With meager means, Burgess and team have had to work creatively. In many cases, they're persuading partners to foot the bill for producing programs in exchange for coveted distribution. In May, big names in kids' media -- Scholastic (SCHL ), Canada's Corus Entertainment, and Classic Media -- agreed to create a digital children's channel named qubo to run not only on ION but also on NBC and NBC's Telemundo. Later that month, ION announced the I-Health digital channel, which will air educational programs. Now, ION is trying to attract independent producers who want access to the network. "There are no other broadcast facilities with this kind of reach at the times that we want," says John Lack, a creator of MTV, who is developing programming plans for ION. Other Burgess ideas: at the World Economic Forum in Davos this year, he mused with Google Inc.'s (GOOG ) Sergey Brin about a TV program from an online hit. Google Earth on TV, anyone?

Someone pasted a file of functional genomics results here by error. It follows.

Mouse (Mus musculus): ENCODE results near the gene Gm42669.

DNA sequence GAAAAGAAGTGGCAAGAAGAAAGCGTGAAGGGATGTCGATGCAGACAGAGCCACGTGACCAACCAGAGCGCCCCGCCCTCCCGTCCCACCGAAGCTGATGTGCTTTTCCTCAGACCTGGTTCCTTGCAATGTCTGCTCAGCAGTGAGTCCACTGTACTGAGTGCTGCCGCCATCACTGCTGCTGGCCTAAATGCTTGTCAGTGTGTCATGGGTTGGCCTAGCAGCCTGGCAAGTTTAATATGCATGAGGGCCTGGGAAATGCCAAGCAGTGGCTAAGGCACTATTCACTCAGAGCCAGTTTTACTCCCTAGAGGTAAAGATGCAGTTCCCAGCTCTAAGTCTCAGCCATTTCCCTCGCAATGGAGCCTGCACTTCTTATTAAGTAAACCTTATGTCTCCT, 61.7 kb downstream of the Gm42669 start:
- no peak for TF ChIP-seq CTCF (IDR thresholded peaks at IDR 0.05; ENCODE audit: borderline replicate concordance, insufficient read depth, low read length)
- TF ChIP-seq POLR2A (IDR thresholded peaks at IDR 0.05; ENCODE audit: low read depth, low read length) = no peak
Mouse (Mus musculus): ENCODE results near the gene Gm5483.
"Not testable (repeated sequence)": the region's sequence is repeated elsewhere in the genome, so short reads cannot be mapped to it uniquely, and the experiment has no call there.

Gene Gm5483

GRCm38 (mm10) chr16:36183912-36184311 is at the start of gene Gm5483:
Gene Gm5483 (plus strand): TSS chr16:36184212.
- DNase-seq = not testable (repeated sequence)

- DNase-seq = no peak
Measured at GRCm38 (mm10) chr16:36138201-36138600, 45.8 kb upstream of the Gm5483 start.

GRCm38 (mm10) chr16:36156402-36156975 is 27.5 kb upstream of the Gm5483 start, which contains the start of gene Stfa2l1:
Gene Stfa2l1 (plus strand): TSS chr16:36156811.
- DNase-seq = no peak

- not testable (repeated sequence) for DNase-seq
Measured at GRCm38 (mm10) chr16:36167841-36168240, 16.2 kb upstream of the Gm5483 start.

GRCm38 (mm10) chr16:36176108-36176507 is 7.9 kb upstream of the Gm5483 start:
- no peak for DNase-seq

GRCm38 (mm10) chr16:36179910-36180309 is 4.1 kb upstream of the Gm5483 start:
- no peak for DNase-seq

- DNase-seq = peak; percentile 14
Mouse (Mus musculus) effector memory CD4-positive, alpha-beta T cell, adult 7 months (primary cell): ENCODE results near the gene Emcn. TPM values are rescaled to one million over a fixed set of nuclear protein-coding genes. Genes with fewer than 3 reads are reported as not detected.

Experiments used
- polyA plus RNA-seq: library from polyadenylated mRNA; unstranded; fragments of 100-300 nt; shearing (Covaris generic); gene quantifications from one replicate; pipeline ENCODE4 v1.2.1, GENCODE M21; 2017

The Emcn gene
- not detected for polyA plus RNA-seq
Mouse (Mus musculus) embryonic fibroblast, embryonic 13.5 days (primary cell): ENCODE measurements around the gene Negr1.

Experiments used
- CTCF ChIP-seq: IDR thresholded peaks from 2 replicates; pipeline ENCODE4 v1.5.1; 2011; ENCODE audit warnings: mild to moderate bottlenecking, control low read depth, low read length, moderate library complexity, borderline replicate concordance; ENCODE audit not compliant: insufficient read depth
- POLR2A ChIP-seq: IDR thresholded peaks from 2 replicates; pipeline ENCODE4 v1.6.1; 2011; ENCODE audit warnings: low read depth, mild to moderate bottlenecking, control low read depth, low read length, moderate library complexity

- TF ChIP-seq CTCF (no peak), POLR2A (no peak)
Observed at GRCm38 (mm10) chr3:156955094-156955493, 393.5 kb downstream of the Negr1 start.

Burgess believes ION's digital channels, targeting underserved genres such as values-oriented kids' and educational health programs, have enough fresh appeal to win new ad revenues and a place among the clutter of TV channels, even if cable and satellite operators aren't currently required to deliver such digital broadcasts. While others may scoff at his optimism, ION has little choice but to think harder about its digital choices. "The other TV broadcast companies don't have to reinvent themselves as we do," says Burgess. Indeed, if the industry's ugly duckling survives the odds, other broadcasters may soon see the range of possibilities for digital TV, too.
By Catherine Yang